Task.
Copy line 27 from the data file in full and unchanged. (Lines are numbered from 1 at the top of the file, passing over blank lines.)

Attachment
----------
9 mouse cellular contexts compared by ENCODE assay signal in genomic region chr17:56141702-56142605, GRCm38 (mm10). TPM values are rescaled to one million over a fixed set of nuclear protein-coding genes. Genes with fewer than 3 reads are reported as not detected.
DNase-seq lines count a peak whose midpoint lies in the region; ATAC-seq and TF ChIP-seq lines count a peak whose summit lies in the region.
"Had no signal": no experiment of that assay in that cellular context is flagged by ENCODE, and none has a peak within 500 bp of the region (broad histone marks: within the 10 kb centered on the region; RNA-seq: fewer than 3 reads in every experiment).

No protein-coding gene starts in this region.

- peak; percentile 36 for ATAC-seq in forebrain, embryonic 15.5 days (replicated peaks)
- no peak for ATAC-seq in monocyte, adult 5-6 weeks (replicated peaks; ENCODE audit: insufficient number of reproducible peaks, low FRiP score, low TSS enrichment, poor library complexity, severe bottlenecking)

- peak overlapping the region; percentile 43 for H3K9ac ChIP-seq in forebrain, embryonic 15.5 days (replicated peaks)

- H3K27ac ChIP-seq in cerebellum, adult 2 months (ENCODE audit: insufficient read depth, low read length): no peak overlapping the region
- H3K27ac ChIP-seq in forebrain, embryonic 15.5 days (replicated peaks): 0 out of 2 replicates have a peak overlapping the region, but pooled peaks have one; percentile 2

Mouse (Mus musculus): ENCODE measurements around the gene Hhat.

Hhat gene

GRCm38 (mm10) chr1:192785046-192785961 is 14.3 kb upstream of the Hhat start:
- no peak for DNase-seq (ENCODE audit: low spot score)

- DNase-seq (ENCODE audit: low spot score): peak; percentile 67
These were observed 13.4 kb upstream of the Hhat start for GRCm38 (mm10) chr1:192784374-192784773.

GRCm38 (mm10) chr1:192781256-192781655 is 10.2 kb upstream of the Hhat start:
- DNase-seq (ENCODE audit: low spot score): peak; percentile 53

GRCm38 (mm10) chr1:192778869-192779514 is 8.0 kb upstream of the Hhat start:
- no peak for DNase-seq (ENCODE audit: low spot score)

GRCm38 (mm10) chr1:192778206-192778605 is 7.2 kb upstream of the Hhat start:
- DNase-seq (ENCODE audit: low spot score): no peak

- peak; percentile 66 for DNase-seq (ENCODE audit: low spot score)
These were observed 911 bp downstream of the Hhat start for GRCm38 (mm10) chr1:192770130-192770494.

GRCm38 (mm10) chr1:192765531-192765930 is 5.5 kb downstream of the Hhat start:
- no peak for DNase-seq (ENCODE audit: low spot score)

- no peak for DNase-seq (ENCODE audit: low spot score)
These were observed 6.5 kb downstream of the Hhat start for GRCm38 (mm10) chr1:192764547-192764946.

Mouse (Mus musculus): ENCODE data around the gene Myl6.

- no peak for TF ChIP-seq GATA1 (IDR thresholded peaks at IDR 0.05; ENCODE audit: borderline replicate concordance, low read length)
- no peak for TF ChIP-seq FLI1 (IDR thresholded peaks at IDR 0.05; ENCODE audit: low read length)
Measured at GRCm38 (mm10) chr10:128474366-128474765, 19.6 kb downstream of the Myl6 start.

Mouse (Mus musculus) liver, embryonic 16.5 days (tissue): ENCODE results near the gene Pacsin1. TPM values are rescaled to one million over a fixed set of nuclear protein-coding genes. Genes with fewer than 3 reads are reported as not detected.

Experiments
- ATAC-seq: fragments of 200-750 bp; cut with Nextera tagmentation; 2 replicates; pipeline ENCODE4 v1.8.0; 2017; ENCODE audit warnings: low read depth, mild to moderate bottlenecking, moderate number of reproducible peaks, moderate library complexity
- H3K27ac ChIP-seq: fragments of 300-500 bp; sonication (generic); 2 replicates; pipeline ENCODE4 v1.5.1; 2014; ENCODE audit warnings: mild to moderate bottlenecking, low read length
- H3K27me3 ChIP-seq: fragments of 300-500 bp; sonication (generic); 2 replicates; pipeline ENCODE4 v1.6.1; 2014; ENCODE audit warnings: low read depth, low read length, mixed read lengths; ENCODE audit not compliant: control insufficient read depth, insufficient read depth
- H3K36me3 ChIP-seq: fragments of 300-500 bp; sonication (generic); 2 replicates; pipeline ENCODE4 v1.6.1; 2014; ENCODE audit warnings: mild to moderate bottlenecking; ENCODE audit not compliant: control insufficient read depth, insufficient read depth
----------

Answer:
These were observed 6.5 kb downstream of the Hhat start for GRCm38 (mm10) chr1:192764547-192764946.